On Wed, Aug 12, 2009 at 9:58 AM, Frye, David
W<david.f...@duke-energy.com> wrote:
> I am writing a book about computer security and want to include a very basic
> diagram of how Freenet and Darknet work. Would it be possible to have
> someone look over the picture below and verify I have an accurate (basic)
> understanding of the architecture? The only question I have is, do the other
> clients provide a role in providing pieces of the data to Client A or do
> Client A and E communicate directly with each other to transfer the data?
> Thank you!

I think you're heading in the right direction, but not completely
accurate.  Freenet is both simpler and more complex than your diagram

First, terminology: Freenet is peer to peer; the Freenet software runs
nodes or peers.  Normally, a person using Freenet runs a single node
(copy of the Freenet software).  They might also run one or more
clients (software that provides some functionality, like file sharing
or messaging); each client would talk to the node run by the user.
The user's node handles converting the client's requests into network
level messages.

Freenet doesn't have a high-level structure of distinct networks like
your diagram suggests.  Each node is connected to some other nodes;
they aren't grouped into separate networks*.  This is true whether
those nodes are opennet or darknet nodes.  When a node wants a piece
of data, it picks the node it's connected to that's most likely to
have it (or know where to find it) and asks that node.  This request
gets passed along until either the data is found or the request times
out with the data not found.  Once the data is found, it gets returned
to the original requester along the same route; the node that had the
data and the node that requested it never talk directly, and don't
know who each other are.  All any node along the route knows is the
previous and next nodes in the route (this is where a large portion of
the security of Freenet comes from).

The difference between darknet and opennet isn't in how the
connections are used, but in how they're made.  Opennet connections
are made automatically by the nodes.  The result is something that
doesn't require user intervention to set up, but is less secure: if
you enable opennet on your node, then your node broadcasts to the rest
of the network the fact that it's running Freenet and how to connect
to it, which lets an attacker determine a list of all opennet nodes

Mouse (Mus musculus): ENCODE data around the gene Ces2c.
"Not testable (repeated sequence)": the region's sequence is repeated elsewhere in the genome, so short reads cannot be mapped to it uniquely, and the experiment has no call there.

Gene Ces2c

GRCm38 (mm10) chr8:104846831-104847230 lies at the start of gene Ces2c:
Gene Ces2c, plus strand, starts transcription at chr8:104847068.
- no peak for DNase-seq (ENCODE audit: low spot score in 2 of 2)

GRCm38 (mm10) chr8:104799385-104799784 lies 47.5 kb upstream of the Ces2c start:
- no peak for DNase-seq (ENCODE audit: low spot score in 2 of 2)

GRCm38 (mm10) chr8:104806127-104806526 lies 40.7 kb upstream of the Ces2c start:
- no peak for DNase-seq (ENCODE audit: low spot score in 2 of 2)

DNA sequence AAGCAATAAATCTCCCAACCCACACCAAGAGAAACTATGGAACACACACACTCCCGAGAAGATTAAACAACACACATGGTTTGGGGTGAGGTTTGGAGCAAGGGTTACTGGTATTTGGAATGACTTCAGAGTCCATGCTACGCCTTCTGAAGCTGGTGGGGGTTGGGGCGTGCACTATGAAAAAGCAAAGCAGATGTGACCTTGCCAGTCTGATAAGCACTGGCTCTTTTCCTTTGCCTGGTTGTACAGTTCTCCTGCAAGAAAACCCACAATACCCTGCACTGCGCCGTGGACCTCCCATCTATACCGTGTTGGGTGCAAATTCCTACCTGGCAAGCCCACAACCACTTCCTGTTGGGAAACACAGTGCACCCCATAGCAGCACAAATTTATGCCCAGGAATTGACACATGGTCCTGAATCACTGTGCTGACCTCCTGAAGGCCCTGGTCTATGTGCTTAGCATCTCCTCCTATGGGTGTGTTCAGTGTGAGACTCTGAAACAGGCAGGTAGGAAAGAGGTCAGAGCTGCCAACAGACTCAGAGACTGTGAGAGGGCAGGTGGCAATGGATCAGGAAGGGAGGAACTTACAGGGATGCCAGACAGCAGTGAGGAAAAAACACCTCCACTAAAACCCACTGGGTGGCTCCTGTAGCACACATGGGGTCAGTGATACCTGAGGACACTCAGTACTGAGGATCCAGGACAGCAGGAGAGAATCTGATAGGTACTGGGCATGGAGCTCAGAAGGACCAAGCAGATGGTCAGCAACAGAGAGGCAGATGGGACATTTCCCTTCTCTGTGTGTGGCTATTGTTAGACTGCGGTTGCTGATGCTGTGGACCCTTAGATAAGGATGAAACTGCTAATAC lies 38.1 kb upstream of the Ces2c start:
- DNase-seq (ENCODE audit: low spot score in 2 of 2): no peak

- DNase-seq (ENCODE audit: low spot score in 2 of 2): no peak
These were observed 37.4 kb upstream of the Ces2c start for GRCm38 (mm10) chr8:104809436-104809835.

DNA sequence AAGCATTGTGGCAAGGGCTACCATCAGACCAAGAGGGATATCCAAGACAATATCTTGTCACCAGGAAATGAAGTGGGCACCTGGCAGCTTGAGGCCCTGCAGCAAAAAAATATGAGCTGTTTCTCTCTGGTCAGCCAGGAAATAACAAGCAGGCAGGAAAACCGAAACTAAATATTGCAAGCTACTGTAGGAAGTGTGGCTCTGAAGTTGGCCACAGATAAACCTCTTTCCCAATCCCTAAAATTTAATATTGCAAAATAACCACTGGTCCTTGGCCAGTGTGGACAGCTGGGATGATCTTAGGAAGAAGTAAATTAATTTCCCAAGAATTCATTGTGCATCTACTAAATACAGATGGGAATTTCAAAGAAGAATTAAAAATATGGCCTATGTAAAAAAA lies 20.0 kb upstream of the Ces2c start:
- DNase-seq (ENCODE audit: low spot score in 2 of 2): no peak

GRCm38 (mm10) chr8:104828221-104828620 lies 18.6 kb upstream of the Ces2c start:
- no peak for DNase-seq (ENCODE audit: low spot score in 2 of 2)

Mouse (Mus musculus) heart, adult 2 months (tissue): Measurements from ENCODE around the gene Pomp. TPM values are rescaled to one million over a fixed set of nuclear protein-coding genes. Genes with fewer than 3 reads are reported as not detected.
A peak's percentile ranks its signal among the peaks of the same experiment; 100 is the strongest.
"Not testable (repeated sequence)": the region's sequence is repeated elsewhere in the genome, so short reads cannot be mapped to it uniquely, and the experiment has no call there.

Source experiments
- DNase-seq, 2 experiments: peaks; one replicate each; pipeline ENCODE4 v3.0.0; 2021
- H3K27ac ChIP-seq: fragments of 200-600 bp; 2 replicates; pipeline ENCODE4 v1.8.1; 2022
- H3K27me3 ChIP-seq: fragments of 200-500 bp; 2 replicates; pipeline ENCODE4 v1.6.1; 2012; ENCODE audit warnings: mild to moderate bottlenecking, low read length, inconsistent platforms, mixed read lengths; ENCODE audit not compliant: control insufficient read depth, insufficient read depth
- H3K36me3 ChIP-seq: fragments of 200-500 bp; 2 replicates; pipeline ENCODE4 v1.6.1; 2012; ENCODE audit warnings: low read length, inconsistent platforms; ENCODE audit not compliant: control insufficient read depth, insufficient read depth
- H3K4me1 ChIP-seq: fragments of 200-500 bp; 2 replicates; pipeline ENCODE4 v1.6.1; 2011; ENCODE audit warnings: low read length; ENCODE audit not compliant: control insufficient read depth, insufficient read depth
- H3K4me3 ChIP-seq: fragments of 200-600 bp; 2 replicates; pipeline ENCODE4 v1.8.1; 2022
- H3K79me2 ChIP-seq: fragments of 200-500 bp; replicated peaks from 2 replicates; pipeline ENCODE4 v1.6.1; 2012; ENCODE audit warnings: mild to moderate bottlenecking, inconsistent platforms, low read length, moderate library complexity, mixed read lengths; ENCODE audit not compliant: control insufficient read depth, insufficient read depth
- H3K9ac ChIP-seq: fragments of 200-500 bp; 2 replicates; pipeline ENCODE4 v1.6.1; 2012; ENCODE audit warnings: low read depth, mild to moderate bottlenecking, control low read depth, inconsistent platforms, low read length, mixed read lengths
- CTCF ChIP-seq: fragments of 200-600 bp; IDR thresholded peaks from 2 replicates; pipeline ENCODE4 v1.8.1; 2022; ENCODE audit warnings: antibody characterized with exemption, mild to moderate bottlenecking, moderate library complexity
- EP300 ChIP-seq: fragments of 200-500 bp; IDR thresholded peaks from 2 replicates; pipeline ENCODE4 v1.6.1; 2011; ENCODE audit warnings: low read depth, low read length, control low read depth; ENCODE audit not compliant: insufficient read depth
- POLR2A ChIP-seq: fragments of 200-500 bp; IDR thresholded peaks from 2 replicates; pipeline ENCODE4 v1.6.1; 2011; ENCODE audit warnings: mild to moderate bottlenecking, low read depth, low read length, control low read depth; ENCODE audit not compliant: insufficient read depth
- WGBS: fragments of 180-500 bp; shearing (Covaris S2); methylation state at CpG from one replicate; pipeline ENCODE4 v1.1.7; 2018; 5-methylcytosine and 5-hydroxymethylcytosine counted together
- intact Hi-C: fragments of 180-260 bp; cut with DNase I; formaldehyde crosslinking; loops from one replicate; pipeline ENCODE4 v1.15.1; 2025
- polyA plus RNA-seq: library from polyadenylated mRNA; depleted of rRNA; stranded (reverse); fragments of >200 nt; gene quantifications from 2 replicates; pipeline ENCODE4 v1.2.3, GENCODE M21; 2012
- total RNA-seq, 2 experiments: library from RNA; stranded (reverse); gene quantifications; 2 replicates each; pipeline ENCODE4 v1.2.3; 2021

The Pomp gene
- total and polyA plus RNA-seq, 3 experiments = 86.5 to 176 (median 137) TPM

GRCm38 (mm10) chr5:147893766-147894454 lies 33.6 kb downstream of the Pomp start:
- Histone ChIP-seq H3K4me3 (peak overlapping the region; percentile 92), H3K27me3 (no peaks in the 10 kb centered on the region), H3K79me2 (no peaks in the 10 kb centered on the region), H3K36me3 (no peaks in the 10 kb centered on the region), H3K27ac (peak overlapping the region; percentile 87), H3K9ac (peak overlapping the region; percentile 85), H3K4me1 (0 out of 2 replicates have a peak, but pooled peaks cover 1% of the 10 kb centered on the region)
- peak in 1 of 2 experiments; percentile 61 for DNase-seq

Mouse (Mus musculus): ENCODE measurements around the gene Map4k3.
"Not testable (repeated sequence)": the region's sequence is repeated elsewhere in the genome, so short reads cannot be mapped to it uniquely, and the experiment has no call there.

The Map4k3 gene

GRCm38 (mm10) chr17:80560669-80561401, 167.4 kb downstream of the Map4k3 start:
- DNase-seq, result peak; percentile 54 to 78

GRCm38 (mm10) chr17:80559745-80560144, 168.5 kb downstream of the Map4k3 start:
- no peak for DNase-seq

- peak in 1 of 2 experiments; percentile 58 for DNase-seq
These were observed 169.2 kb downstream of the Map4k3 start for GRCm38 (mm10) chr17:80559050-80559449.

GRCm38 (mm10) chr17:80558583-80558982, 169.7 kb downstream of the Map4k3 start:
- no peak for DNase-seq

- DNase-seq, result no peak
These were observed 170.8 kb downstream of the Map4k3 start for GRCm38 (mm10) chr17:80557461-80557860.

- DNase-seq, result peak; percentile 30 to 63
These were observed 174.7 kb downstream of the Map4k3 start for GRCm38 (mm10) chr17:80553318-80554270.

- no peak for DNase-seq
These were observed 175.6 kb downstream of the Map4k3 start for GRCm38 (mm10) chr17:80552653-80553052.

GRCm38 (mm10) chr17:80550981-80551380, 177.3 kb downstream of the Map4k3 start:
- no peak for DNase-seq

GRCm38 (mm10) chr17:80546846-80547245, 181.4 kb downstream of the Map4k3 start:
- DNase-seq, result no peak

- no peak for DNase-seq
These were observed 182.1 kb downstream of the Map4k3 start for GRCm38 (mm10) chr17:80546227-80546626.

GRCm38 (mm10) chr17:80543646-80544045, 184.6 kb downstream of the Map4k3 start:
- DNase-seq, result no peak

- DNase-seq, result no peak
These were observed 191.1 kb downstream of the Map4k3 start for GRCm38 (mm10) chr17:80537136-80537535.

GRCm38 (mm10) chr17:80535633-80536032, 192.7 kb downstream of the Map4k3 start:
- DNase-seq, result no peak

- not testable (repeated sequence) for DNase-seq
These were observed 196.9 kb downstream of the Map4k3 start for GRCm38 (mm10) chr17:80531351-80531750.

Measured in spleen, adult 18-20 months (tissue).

(with a modest amount of work).  Darknet is different: connections are
manually established by the user between their node and the node of
someone they trust (for definitions of trust that depend highly on
individual circumstances).  If your node has only darknet connections
(you can run a mix of darknet and opennet connections if you like, but
you'll only get a partial benefit from it), then it is dark, in the
sense of being hard to see.  There is no easy way for an attacker to
determine that you're running Freenet, to recognize the Freenet
connection, etc.  Despite the difference in how the connections are
established, they're used in the same way at a network level.
Requests initiated on a purely darknet node might get routed onto an
opennet connection and then onto a different darknet connection.

Since you only make darknet connections to people you know, there's a
common misconception that you can only get data from your friends; in
general, this is not the case.  Darknet connections are like real
world social connections: you don't know all your friends' friends.
Many of your darknet peers are probably connected to each other (your
friends know each other), but they also connect to other people you
don't know.  Your friends connect to people you don't know, who
connect to people who don't know your friends, and much like the Kevin
Bacon game you're indirectly connected to someone who's also connected
to the main opennet network, and from there to the rest of the world.
Freenet can then make use of those connections to route requests and
data, even though no individual node knows much about the connectivity
of the network as a whole.

Hopefully that's helpful.  Feel free to ask more questions; I or
someone else can hopefully answer them.  You might find the wiki
useful; I've been trying to improve it a bit of late, but it's still
somewhat sparse and frequently out of date.  Consider looking at eg
http://wiki.freenetproject.org/DarkNet and things linked from there.
If you're interested in helping the wiki lacks things like nice
diagrams -- if you're willing to contribute such, it would be

* It's possible to have networks that are completely disconnected, but
if there exists a route from one node to another, they're on the same
network.  By the time you have more than a few people on a small
disconnected network, someone will probably manage to make a
connection to someone who can connect to someone who... and all of a
sudden it's not a disconnected network any longer.

Evan Daniel
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